Shell PLC and Venezuela’s state oil company, PDVSA, are currently at a standstill over how much to charge for future shipments of liquefied natural gas (LNG). This disagreement is affecting a deal involving Shell and the National Gas Company of Trinidad and Tobago to operate a gas field in Venezuelan waters.
Trinidad wants to use gas from Venezuela’s Dragon offshore field, which has a lot of gas (4.2 trillion cubic feet), to increase its exports of LNG and petrochemicals. These exports have been low recently because Trinidad hasn’t had enough gas. The Dragon field is located near the maritime border between Venezuela and Trinidad.
The government of Venezuela has told Trinidad and Tobago that it won’t give Shell and the National Gas Company a license to work in the Dragon field until Shell and PDVSA agree on the future prices of LNG.
Shell thinks that LNG prices will be low until 2050. However, Venezuela believes that prices will remain high in the long term, especially in Europe and Asia, according to some analysts.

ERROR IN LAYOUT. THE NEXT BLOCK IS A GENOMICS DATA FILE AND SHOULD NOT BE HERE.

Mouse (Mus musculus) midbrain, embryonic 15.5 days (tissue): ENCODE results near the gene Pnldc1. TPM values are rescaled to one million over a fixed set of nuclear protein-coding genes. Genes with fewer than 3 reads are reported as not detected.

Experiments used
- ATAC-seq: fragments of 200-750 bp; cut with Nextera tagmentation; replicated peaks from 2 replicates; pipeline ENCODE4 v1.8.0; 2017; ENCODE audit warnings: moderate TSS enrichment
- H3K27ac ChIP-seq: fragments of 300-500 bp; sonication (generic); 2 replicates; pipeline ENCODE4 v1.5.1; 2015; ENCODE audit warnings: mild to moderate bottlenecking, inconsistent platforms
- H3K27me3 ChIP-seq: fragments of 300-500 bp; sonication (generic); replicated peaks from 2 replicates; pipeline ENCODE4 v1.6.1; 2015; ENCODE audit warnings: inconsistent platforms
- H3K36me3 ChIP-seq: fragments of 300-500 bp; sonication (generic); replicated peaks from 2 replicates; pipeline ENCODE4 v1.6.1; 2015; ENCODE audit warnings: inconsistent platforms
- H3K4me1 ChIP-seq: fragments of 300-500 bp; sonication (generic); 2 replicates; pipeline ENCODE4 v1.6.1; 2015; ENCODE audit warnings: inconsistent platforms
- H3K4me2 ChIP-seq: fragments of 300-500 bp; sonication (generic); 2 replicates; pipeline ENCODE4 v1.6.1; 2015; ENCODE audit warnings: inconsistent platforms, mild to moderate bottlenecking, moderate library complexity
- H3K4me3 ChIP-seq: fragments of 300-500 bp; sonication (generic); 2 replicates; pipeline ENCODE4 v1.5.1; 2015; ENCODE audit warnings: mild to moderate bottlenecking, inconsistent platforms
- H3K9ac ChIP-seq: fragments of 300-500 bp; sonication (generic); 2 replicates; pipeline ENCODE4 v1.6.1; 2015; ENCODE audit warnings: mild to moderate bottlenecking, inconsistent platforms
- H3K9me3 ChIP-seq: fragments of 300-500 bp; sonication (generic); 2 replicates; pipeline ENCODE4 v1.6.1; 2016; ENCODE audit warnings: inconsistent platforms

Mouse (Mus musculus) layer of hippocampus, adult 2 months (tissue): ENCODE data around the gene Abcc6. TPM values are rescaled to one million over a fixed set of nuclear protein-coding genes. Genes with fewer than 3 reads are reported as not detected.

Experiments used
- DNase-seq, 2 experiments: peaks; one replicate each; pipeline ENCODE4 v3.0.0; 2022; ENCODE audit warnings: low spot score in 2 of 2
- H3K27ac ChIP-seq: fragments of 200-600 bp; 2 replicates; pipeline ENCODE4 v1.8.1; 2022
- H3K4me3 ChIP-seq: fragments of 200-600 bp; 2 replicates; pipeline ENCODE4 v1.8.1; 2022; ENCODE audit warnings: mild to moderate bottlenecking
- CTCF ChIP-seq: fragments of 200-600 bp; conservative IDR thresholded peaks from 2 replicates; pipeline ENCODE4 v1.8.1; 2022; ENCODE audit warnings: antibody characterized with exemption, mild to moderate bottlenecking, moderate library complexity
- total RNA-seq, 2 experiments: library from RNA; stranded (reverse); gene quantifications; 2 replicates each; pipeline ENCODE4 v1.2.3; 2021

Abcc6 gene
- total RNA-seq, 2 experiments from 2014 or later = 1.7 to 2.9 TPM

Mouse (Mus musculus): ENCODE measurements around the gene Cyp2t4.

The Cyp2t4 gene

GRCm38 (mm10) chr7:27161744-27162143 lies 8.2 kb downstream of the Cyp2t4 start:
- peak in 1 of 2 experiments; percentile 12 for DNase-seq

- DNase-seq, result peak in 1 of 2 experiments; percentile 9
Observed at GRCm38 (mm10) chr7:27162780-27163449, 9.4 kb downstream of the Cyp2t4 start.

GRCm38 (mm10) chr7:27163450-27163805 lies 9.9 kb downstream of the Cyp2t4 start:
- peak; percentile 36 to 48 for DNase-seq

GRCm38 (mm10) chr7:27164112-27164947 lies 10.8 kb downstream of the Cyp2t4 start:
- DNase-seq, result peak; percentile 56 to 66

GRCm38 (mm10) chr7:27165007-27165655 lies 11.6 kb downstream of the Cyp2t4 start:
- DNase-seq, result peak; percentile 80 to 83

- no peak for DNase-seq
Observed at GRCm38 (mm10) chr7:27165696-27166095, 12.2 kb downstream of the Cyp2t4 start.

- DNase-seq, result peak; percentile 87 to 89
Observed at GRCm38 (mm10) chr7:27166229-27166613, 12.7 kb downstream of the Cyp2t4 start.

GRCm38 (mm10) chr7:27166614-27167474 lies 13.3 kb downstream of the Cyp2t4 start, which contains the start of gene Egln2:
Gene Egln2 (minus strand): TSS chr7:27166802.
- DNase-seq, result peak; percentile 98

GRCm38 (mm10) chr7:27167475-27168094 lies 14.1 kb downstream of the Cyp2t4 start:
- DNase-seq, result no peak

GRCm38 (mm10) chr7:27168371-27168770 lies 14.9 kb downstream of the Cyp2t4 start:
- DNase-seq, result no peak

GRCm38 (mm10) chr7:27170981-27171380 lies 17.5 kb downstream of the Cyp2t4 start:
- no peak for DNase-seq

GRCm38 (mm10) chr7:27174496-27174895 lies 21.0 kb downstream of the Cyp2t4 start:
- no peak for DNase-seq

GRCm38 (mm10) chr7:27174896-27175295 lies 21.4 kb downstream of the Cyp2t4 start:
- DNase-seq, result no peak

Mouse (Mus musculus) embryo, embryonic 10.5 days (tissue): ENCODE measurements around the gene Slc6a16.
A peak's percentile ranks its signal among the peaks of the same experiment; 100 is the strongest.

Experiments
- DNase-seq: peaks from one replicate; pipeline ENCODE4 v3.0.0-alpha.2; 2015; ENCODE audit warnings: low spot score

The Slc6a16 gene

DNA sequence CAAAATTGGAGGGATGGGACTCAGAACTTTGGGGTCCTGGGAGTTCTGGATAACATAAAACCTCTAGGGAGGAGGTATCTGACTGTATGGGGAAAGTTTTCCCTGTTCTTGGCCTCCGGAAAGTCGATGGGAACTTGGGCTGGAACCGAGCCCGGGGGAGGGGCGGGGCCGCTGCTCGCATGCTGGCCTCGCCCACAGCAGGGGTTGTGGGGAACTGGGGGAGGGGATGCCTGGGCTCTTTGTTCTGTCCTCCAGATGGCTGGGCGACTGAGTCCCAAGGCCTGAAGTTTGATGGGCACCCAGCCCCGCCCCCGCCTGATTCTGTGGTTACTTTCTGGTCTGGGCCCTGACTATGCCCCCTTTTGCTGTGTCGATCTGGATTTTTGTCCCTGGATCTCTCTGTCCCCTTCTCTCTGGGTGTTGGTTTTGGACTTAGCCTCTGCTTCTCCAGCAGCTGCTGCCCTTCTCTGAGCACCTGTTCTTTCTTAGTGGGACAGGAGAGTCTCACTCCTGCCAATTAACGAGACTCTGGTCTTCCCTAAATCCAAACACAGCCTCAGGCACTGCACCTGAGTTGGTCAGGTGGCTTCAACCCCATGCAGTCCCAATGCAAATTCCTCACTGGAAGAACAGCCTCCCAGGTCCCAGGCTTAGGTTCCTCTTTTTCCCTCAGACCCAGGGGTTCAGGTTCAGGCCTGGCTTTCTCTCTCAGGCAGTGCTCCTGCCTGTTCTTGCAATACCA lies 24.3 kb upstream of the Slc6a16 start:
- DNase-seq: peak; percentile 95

Shell, the National Gas Company, PDVSA, and Trinidad’s energy ministry haven’t responded yet to requests for comments on this issue.
Trinidad’s Prime Minister, Keith Rowley, mentioned last week in a press conference that there are some complications with the Dragon deal, but his government doesn’t have control over it. He said that Trinidad isn’t relying only on this deal.
The plan was to get the license approved by the end of December. This was after the U.S. gave permission in January, and the main terms were agreed upon.
The deal would allow for 300 million cubic feet per day of gas from Venezuela to be sent to Trinidad for making LNG starting in late 2026. An additional 50 million cubic feet per day would go to petrochemical plants. Shell would have a 70% stake in this project, and the National Gas Company would have 30%.
Trinidad’s main LNG project, Atlantic LNG, can process a lot of gas into LNG for export. But last year, it didn’t produce as much as it could because one of its processing units was not in use. This project is important for Shell, as it makes up a significant part of their total LNG production.
Venezuela has the largest gas reserves in Latin America, and Trinidad is the region’s top LNG exporter. Working together, they could meet each other’s needs in producing and exporting gas.